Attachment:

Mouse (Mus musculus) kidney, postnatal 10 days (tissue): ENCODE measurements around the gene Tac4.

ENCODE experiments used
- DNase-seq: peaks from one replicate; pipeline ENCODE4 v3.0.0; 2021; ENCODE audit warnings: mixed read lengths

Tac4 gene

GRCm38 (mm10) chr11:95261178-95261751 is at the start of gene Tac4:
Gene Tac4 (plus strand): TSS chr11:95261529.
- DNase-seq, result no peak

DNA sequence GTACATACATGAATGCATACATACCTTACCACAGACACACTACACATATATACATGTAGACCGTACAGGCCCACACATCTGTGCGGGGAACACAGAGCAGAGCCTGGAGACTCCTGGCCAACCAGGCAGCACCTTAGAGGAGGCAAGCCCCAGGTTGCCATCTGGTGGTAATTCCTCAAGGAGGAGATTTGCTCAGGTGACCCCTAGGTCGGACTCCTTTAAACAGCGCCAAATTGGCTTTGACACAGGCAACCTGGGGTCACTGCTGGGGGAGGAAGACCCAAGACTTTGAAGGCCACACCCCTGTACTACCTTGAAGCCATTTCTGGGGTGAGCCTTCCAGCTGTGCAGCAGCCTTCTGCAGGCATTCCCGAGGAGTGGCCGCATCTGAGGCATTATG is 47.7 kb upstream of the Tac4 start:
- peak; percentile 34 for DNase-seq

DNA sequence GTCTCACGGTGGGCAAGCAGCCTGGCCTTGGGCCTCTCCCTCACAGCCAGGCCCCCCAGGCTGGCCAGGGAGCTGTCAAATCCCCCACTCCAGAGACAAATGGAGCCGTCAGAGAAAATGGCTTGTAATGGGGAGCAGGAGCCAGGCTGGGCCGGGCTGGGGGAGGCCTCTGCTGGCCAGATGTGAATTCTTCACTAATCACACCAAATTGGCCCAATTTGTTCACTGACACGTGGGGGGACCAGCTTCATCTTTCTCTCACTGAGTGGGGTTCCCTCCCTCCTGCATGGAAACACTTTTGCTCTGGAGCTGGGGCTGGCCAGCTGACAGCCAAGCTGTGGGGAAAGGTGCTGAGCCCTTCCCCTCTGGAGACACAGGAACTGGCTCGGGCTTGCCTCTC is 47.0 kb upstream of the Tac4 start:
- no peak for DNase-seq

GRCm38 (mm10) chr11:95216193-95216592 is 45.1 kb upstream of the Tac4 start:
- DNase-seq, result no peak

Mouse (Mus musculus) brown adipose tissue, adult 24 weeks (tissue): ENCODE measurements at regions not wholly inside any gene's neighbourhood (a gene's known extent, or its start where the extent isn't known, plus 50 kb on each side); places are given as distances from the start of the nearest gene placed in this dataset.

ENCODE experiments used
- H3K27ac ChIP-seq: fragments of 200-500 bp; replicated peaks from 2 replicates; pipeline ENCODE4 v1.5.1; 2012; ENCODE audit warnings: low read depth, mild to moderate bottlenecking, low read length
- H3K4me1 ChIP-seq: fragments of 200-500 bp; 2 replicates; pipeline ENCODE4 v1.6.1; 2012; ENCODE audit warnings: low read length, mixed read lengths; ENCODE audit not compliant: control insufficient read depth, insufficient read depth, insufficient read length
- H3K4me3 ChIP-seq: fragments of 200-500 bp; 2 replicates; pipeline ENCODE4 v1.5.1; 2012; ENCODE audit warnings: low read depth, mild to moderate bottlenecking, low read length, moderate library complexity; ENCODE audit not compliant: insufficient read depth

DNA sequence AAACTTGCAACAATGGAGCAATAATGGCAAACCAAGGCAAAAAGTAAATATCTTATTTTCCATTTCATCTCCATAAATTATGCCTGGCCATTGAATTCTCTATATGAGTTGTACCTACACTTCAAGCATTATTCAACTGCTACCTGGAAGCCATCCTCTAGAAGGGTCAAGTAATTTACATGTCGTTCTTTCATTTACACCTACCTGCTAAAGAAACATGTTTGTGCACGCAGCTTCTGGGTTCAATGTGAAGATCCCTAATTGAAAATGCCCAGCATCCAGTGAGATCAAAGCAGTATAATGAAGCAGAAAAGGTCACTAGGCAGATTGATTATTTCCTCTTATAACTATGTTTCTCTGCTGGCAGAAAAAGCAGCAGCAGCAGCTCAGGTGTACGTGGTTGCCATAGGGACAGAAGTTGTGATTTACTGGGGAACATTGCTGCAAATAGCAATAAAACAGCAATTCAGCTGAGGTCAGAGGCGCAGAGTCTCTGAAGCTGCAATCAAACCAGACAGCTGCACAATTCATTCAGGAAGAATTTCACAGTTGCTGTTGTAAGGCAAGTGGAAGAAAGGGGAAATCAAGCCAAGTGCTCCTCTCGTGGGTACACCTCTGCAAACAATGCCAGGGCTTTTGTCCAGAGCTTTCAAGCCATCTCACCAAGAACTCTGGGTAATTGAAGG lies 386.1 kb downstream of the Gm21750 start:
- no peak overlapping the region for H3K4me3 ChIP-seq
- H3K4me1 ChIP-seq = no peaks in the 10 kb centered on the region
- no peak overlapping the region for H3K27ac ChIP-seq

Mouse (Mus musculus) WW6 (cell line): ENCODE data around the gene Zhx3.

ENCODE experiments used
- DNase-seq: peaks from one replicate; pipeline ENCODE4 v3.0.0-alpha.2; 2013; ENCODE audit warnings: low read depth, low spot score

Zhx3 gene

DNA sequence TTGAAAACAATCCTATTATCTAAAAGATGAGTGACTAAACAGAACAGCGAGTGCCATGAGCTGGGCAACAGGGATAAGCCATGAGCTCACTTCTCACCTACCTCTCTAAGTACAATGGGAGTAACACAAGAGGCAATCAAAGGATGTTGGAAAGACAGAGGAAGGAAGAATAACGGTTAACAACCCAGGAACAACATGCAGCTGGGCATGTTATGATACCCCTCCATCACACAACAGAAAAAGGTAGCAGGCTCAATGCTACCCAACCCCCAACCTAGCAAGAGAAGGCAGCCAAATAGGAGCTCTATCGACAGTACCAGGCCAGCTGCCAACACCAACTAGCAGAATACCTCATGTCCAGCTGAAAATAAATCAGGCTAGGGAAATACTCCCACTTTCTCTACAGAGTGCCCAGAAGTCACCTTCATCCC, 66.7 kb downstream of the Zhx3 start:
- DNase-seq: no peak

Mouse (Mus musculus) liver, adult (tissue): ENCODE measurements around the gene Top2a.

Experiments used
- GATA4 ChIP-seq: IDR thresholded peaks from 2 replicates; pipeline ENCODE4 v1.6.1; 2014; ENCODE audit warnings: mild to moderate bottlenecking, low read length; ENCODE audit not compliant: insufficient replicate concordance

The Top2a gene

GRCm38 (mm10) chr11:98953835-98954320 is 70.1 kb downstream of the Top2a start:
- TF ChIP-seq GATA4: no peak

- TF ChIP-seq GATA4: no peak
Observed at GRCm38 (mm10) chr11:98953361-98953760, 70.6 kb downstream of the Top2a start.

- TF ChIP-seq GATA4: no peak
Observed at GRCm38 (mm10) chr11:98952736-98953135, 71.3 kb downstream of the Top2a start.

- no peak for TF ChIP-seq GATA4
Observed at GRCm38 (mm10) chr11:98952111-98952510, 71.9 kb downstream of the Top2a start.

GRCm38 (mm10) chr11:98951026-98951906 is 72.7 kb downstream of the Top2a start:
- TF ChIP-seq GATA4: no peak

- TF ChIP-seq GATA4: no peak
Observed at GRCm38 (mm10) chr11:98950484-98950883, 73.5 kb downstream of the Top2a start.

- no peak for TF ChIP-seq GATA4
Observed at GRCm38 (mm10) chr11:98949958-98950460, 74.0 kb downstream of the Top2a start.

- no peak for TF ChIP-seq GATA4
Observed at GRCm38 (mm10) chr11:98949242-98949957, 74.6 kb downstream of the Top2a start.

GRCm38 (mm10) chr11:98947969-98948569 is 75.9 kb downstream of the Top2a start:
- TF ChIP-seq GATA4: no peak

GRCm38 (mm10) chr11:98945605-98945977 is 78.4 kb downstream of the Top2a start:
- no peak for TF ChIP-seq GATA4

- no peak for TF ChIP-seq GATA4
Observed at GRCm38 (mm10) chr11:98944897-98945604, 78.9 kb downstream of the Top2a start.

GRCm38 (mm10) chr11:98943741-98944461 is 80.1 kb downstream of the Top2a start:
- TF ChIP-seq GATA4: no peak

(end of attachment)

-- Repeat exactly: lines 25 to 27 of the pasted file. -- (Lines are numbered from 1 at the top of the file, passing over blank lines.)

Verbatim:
- DNase-seq: peaks from one replicate; pipeline ENCODE4 v3.0.0-alpha.2; 2013; ENCODE audit warnings: low read depth, low spot score

Zhx3 gene

DNA sequence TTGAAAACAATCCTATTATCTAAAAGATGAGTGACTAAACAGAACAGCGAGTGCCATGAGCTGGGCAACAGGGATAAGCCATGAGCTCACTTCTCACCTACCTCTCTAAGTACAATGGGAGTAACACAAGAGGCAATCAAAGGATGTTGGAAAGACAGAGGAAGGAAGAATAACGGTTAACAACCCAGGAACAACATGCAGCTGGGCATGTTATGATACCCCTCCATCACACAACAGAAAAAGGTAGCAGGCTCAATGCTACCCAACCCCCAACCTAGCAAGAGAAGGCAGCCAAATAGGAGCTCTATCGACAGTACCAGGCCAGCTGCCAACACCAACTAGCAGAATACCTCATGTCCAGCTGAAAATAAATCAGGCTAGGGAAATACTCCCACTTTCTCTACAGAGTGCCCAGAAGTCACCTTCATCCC, 66.7 kb downstream of the Zhx3 start: